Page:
FINGER TEST FOR NECROTIZING FASCIITIS

A patient presents with a deep muscle abscess. Is this necrotizing fasciitis? All too often I see the deliberation focus on things like the laboratory score or the imaging. The role of those things are being debated but what is beyond debate is to have the bedside skills for recognizing necrotizing infections.   Childers in 2001 and 2002 described the finger test as a diagnostic intervention at the bedside. It does not get enough attention. The instructions are to make…

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BLADDER STIMULATION TECHNIQUES FOR NEWBORN CLEAN CATCH URINE COLLECTION

BLADDER STIMULATION TECHNIQUES FOR NEWBORN CLEAN CATCH URINE COLLECTION

An infant presents with fever. The parents do not want a catheter placed in his penis. You want to check for urine infection. The resident suggests placing a bag. Are there any other options?   In 2013 Herreros-Fernendez described a technique of coaxing the child to urinate. She would tap the bladder at a rate of 100 taps per minute, and massage the low back. 86% of the time the child would urinate, with a median of 45 seconds. The…

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JAW THRUST MASK GRIP

JAW THRUST MASK GRIP

You are intubating a critically ill patient. The first intubation attempt fails and the patient experiences rapid oxygen desaturation. The respiratory therapist tries to ventilate the patient but air leaks out around the mask with each breath, spraying bloody froth on those nearby. The chest does not rise and the saturation is dropping. You want to help. Let’s address some questions that come up on this topic:   What is the problem when air leaks in face mask ventilation? When…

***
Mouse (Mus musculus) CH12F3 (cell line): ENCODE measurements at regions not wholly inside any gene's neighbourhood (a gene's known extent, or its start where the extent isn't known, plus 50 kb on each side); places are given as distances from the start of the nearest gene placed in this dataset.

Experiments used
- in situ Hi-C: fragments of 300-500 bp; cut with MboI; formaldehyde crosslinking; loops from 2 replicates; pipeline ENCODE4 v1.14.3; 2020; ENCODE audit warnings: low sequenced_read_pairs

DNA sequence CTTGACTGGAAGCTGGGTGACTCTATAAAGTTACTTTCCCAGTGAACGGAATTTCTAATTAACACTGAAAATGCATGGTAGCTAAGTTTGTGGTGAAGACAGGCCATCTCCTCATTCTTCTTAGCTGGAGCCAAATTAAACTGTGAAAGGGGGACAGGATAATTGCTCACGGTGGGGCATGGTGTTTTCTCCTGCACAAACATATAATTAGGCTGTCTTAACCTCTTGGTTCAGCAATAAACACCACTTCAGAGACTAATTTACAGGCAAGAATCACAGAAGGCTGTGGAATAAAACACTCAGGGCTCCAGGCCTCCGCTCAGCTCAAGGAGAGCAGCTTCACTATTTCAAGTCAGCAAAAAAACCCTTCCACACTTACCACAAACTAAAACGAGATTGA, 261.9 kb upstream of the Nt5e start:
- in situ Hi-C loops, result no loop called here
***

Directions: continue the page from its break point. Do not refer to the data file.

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UNLOCKING SHOULDER DISLOCATIONS

UNLOCKING SHOULDER DISLOCATIONS

A patient presents with a recurrent anterior shoulder dislocation. Milch fails but Spaso works. The next month she is back and the procedure feels different, with more resistance. This time Spaso fails and Milch works. Same shoulder, so what is different? Why did the efficacy reverse?   Milch’s 1938 article started with a question: why do some reductions seem impossible and then under general anesthesia they become very easy, almost going in spontaneously? It was the muscle and tendon opposition,…

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KOCHER INTENDED FOR SUBCORACOID DISLOCATIONS, NOT SUBGLENOID

KOCHER INTENDED FOR SUBCORACOID DISLOCATIONS, NOT SUBGLENOID

The Kocher technique, one of the oldest and most popular techniques, was developed for the subcoracoid anterior dislocation. Review Neil Cunningham’s resources at shoulderdislocation.net for insight on this, as well as his translation of the original Kocher article.   The goal of Kocher’s method, which was worked out on cadavers in 1870, is to roll the greater trochanter of the humeral head on the glenoid rim. It might have been named the “shoulder rim roll.” Here are the steps:  …